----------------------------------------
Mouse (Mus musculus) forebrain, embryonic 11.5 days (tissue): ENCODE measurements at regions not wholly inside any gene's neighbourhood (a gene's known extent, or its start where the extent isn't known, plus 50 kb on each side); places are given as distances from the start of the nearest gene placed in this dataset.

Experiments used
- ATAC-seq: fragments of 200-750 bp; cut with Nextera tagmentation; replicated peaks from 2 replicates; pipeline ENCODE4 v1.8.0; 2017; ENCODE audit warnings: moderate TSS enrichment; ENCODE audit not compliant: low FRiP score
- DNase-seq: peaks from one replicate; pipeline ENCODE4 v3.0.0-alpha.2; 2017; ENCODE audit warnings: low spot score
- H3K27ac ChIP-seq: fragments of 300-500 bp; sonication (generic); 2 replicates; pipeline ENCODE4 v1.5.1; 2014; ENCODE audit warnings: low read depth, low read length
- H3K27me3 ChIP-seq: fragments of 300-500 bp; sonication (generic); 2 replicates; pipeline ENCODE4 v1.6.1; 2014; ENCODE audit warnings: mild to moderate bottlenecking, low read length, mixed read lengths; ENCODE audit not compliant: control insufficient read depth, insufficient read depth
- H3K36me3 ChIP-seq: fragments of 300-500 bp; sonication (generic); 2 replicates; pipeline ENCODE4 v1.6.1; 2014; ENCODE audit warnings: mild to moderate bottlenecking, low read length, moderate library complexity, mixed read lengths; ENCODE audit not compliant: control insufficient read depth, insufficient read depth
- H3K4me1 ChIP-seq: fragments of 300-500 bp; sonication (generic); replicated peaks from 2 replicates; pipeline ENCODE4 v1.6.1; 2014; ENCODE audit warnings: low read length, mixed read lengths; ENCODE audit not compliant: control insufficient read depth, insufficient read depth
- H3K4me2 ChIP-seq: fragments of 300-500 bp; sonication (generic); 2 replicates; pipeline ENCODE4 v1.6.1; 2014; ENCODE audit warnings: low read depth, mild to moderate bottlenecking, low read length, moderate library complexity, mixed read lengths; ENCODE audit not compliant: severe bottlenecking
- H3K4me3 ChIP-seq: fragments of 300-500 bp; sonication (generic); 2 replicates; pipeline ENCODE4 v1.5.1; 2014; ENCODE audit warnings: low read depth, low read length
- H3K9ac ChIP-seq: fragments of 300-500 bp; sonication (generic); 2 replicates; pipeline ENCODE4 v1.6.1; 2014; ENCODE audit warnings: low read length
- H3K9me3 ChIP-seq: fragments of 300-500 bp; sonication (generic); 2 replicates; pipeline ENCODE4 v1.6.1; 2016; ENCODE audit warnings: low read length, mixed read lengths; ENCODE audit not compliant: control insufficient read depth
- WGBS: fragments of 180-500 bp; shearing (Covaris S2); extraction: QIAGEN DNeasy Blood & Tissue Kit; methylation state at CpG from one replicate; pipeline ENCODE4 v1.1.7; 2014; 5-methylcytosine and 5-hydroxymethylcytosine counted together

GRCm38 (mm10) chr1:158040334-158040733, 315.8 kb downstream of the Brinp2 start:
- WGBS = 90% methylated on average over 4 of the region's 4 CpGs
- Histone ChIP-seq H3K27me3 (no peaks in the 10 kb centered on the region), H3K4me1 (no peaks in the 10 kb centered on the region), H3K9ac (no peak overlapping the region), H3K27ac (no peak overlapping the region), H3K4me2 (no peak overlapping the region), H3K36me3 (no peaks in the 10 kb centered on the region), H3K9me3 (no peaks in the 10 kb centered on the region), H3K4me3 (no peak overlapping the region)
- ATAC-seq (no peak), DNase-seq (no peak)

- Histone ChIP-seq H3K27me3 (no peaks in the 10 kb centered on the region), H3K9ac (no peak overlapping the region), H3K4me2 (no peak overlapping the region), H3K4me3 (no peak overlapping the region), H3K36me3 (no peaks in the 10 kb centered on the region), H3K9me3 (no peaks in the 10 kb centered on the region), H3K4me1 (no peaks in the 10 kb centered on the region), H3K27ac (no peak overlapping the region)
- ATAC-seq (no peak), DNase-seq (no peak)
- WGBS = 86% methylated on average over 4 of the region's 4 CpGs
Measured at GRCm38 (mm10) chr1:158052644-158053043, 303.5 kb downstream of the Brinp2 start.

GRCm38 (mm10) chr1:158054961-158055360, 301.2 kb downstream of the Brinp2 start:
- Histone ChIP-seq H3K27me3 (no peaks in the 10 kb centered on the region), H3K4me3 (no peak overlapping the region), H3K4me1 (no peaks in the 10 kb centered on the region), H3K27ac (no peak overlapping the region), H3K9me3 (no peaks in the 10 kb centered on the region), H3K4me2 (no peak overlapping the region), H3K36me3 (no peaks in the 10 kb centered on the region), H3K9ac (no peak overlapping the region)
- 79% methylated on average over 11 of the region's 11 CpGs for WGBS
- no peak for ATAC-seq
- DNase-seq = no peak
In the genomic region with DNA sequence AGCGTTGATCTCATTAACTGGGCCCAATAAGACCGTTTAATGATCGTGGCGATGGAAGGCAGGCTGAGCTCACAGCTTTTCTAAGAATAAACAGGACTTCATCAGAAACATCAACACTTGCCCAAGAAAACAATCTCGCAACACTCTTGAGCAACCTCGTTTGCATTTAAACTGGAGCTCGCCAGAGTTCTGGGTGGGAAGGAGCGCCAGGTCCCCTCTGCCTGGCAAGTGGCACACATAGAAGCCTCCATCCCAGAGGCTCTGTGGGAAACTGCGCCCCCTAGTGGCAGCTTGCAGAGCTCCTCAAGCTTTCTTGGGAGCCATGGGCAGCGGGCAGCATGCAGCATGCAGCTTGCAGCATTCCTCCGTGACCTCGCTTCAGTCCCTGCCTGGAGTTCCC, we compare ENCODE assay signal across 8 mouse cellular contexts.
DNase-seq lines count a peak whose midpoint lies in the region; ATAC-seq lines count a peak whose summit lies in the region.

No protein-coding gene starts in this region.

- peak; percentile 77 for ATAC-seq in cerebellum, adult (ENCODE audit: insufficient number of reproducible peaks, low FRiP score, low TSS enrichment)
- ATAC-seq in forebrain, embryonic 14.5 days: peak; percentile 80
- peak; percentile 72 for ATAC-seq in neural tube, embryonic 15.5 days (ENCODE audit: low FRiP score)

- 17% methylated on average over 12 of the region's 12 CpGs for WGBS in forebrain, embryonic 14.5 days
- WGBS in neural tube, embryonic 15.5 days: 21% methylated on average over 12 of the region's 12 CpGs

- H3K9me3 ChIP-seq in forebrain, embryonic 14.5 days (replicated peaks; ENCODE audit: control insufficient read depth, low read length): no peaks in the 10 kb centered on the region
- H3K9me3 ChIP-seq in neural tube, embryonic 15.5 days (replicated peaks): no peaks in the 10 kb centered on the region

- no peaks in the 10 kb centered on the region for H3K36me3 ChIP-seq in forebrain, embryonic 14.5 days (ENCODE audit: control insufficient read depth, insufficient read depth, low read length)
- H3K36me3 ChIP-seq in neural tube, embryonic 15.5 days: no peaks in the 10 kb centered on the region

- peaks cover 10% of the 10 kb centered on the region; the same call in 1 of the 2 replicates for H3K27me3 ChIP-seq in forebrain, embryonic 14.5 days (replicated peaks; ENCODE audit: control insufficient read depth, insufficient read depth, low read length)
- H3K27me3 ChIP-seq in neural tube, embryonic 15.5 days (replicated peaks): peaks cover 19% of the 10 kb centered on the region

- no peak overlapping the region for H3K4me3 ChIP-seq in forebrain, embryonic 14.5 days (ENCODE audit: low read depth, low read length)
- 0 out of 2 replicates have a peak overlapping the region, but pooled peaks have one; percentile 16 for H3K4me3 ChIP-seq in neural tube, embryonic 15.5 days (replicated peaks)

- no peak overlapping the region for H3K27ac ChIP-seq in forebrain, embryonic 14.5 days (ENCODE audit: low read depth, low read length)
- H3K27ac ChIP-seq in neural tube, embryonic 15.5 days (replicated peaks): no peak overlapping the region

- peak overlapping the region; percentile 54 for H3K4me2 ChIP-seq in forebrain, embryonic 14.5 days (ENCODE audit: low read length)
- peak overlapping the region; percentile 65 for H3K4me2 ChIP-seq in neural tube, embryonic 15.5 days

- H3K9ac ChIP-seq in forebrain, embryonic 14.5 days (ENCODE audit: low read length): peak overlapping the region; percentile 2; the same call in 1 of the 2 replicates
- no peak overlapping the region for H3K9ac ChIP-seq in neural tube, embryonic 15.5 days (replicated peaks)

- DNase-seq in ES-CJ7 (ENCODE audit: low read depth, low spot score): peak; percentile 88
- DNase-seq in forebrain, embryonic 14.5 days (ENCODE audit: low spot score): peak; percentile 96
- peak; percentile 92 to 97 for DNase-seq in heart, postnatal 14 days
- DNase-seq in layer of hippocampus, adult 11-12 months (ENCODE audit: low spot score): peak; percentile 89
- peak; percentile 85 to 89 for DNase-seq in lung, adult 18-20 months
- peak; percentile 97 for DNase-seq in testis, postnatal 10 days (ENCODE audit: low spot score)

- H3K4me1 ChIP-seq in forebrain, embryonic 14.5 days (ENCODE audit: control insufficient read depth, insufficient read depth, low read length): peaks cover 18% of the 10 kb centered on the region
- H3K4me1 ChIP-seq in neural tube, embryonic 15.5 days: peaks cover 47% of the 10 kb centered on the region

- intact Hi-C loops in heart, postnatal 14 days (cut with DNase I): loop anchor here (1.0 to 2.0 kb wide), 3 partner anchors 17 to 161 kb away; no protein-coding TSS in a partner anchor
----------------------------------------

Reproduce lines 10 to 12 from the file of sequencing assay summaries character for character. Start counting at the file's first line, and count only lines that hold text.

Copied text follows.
- H3K4me3 ChIP-seq: fragments of 300-500 bp; sonication (generic); 2 replicates; pipeline ENCODE4 v1.5.1; 2014; ENCODE audit warnings: low read depth, low read length
- H3K9ac ChIP-seq: fragments of 300-500 bp; sonication (generic); 2 replicates; pipeline ENCODE4 v1.6.1; 2014; ENCODE audit warnings: low read length
- H3K9me3 ChIP-seq: fragments of 300-500 bp; sonication (generic); 2 replicates; pipeline ENCODE4 v1.6.1; 2016; ENCODE audit warnings: low read length, mixed read lengths; ENCODE audit not compliant: control insufficient read depth